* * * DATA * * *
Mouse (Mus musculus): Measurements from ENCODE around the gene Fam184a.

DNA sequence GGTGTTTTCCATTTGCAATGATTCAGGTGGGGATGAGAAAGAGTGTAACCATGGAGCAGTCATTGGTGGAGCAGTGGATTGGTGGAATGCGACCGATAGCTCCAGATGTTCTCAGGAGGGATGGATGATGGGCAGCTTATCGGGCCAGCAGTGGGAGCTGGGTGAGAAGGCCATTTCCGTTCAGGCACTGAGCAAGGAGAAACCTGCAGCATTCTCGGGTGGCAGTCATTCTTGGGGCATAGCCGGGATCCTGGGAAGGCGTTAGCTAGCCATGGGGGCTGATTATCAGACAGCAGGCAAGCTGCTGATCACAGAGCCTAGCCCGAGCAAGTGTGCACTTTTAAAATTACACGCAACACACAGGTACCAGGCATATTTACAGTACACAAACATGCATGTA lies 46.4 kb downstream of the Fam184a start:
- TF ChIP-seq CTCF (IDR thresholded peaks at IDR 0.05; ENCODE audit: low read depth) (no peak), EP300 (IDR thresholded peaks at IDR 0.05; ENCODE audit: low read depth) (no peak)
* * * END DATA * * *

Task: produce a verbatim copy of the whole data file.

Mouse (Mus musculus): Measurements from ENCODE around the gene Fam184a.

DNA sequence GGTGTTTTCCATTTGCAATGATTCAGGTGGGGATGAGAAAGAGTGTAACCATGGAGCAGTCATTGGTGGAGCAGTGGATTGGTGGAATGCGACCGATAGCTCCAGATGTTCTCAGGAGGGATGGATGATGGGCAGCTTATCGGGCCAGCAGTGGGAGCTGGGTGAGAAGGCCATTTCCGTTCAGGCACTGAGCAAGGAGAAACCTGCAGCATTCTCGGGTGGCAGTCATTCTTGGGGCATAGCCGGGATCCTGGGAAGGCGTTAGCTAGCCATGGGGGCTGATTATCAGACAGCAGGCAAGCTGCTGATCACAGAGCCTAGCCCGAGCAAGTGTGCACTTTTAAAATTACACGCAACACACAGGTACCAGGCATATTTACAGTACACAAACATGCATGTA lies 46.4 kb downstream of the Fam184a start:
- TF ChIP-seq CTCF (IDR thresholded peaks at IDR 0.05; ENCODE audit: low read depth) (no peak), EP300 (IDR thresholded peaks at IDR 0.05; ENCODE audit: low read depth) (no peak)